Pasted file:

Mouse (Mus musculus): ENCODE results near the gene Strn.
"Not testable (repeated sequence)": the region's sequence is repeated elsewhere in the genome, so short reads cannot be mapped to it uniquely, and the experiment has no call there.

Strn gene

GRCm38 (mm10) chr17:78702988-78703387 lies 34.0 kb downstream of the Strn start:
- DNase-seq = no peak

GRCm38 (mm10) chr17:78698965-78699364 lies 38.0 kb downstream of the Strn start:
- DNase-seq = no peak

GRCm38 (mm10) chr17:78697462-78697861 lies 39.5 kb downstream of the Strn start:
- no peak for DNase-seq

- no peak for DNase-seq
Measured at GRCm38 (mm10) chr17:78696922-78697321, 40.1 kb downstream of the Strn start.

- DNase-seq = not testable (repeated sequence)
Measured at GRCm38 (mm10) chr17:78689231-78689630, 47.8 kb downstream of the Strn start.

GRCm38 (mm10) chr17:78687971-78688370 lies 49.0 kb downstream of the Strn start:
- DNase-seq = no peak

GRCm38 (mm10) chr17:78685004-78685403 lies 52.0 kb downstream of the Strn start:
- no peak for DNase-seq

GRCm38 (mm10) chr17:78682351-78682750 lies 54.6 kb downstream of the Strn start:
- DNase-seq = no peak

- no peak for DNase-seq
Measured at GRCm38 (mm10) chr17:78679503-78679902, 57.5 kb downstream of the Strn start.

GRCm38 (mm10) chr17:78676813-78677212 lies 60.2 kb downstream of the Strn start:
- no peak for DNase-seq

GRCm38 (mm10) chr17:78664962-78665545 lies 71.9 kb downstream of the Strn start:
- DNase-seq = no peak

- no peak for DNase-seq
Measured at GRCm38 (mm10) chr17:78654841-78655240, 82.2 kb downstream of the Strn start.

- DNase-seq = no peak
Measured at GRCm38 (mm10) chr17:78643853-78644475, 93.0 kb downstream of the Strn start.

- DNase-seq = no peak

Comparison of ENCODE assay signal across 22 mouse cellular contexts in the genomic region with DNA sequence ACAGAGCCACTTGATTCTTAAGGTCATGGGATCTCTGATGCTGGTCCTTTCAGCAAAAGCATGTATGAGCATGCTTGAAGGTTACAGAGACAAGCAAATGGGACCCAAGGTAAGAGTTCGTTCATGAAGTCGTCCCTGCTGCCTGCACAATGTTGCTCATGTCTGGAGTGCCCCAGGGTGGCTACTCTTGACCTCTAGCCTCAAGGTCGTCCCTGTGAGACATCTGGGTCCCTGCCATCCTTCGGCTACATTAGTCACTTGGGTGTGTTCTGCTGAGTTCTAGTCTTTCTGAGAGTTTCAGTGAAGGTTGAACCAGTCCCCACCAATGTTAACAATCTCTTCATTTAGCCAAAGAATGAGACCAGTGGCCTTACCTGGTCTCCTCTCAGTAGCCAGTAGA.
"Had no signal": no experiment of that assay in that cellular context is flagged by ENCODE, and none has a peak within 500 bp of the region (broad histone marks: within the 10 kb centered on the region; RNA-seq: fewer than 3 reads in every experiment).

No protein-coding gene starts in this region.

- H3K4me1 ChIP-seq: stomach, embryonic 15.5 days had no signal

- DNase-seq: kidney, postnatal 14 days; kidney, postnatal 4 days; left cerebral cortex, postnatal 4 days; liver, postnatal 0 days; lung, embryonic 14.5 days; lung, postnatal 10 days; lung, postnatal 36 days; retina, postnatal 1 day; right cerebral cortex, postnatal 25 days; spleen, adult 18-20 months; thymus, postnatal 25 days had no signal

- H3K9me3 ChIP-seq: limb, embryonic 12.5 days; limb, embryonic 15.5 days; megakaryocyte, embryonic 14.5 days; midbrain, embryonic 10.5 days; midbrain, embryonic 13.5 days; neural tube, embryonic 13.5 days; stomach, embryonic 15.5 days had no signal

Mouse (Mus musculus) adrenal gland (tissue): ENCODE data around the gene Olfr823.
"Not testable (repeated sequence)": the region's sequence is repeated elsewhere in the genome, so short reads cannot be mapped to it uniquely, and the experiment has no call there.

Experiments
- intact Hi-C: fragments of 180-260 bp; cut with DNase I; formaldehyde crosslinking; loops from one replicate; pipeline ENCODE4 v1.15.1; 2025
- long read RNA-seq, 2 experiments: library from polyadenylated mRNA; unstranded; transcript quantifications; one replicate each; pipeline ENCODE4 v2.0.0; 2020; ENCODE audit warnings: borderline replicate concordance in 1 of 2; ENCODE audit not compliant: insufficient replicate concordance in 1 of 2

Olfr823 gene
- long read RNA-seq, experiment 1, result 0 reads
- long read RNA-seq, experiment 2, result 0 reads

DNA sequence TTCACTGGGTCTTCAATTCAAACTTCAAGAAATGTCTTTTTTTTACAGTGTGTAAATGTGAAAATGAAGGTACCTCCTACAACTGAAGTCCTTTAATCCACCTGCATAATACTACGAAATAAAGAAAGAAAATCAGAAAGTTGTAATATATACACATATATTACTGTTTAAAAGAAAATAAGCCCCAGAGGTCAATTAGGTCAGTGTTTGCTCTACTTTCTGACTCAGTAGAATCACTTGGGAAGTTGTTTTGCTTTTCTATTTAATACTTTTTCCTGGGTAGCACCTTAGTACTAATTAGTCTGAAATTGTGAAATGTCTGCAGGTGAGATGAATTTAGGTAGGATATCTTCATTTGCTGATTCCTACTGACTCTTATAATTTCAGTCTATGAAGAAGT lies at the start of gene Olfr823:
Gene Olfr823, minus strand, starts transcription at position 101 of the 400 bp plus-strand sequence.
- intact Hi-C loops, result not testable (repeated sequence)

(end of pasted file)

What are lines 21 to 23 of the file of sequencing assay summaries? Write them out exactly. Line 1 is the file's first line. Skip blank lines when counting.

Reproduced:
Measured at GRCm38 (mm10) chr17:78679503-78679902, 57.5 kb downstream of the Strn start.

GRCm38 (mm10) chr17:78676813-78677212 lies 60.2 kb downstream of the Strn start:
- no peak for DNase-seq